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  • Writer's pictureSusie Csorsz Brown

Challah Bread

There's something special about Challah, with its heftier chewy and slightly eggy flavor. There's not one thing this bread can't do, too: it makes amazing french toast, great regular toast, a perfect sandwich be it filled with peanut butter, tuna, or cheese. The dough is not hard at all to make, and you will be absolutely delighted with yourself when you pull the beautiful loaf out of the oven. Plus, your house will smell A M A Z I N G as it does for all baking bread.

Beautiful, tasty challah

This recipe will yield 2 large loaves. This gives you some options. Invite some friends over and share. Give a loaf to a friend. Or once cool, slice the loaf, slide the slices into a freezer bag, and then, when you want a slice, you can take one at a time. Slide the frozen slice into your toaster, schmear on a little jam, and you'll be happy you made that second loaf!

If you don't like raisins, skip it. You can also halve the amount and only put it in one loaf. Or use your favorite dried fruit. I've made this with dried tart cherries (snipped), apricots, chopped dates, ... sky is the limit.

And yes, this is not the first Challah I have shared with you. I love my other option, too, but this one has a slightly chewier ... chew and maybe right now it might be my favorite.

Note: This loaf calls for bread flour. You can definitely make it without, but the extra gluten will help create that chew and also add to the rise of the dough while baking. If you don't have any on hand, I have a secret for you: You can produce similar results by adding vital wheat gluten to your recipe along with your all-purpose flour. Generally, you'll add 1 T vital wheat gluten to 2 - 3 cups of flour. To learn more about preferments for doughs:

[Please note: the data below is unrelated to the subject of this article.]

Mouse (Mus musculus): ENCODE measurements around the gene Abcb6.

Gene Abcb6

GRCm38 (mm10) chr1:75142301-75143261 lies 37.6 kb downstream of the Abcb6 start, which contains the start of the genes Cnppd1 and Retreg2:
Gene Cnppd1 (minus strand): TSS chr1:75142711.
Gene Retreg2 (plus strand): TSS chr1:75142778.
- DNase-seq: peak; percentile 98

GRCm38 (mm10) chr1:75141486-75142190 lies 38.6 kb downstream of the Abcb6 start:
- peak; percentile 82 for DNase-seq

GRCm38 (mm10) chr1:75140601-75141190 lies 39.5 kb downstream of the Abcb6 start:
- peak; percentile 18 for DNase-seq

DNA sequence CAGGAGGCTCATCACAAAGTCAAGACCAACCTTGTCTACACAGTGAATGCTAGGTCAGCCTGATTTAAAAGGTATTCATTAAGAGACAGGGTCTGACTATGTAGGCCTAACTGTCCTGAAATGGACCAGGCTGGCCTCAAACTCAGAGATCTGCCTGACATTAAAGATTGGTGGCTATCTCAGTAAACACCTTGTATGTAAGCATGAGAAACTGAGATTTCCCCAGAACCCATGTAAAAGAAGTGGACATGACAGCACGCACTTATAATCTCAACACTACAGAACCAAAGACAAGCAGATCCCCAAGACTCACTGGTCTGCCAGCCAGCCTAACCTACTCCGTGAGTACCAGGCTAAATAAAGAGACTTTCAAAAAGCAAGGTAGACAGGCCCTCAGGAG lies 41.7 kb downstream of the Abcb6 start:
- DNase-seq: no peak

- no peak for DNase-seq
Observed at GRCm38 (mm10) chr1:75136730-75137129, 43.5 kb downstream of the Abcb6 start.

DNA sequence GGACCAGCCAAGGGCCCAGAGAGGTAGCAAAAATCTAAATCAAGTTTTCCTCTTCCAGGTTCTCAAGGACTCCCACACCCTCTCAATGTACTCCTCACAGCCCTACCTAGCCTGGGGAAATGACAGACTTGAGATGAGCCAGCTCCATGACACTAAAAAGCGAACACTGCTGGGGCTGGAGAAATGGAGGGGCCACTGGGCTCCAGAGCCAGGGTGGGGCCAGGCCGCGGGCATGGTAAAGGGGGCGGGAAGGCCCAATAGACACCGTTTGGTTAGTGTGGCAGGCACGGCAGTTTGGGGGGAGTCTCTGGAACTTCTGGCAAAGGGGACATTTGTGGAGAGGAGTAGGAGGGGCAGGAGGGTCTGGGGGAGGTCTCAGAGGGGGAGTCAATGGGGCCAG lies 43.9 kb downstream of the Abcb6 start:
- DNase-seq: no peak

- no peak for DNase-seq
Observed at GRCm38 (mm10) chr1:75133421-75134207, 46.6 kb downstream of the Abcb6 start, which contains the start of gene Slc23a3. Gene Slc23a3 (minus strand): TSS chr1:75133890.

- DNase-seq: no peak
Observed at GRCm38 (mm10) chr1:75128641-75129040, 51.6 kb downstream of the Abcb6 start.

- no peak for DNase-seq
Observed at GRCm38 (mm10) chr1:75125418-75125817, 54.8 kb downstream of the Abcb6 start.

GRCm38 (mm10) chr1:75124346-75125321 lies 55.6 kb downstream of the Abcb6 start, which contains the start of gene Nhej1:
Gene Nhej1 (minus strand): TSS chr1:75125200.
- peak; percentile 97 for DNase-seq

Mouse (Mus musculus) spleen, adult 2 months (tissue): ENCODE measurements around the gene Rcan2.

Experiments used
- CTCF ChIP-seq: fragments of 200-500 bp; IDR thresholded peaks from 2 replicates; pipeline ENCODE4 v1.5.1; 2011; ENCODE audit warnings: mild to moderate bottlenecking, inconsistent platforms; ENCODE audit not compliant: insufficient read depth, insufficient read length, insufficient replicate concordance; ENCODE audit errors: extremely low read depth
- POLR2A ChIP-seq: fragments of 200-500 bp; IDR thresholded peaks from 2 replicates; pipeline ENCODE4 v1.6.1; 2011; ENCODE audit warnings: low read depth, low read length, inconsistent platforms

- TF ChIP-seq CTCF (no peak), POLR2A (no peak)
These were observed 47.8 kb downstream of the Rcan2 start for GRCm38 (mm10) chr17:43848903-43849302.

Challah Bread

Yield: 2 large loaf



2 teaspoons active dry yeast

2 1/2 cups/338 grams all purpose flour


1/3 cup/110 grams honey

1/3 cup/110 grams extra virgin olive oil

2 large egg yolk, at room temperature

4 large eggs, at room temperature, plus 1 beaten egg, for egg wash

6 cups/810 grams bread flour, plus more for kneading the dough Note: Depending on the humidity, you might need up to one additional cup)

22 grams kosher salt (about 1 tablespoon Diamond Crystal or 1½ teaspoons Morton coarse kosher salt)

1 cup/144 grams golden raisins (optional)

Poppy or sesame seeds, for sprinkling (optional)


Make the preferment:

In the bowl of your mixer (or another large bowl), combine the yeast and ¼ cup warm tap water (100 to 110 degrees), and whisk until the yeast is dissolved. Add another ½ cup room temperature water and the 1 1/4 cup bread flour, and stir with a flexible spatula or bowl scraper until you have a smooth, pasty mixture with no dry spots. It should look like a thick batter.

Scrape the mixture into the center of the bowl and cover tightly. Let the preferment sit at room temperature until it’s nearly tripled in size, extremely bubbly across the surface, and jiggles on the verge of collapsing when the bowl is shaken, 1 to 2 hours (depending on the room's temperature).

Mix the dough: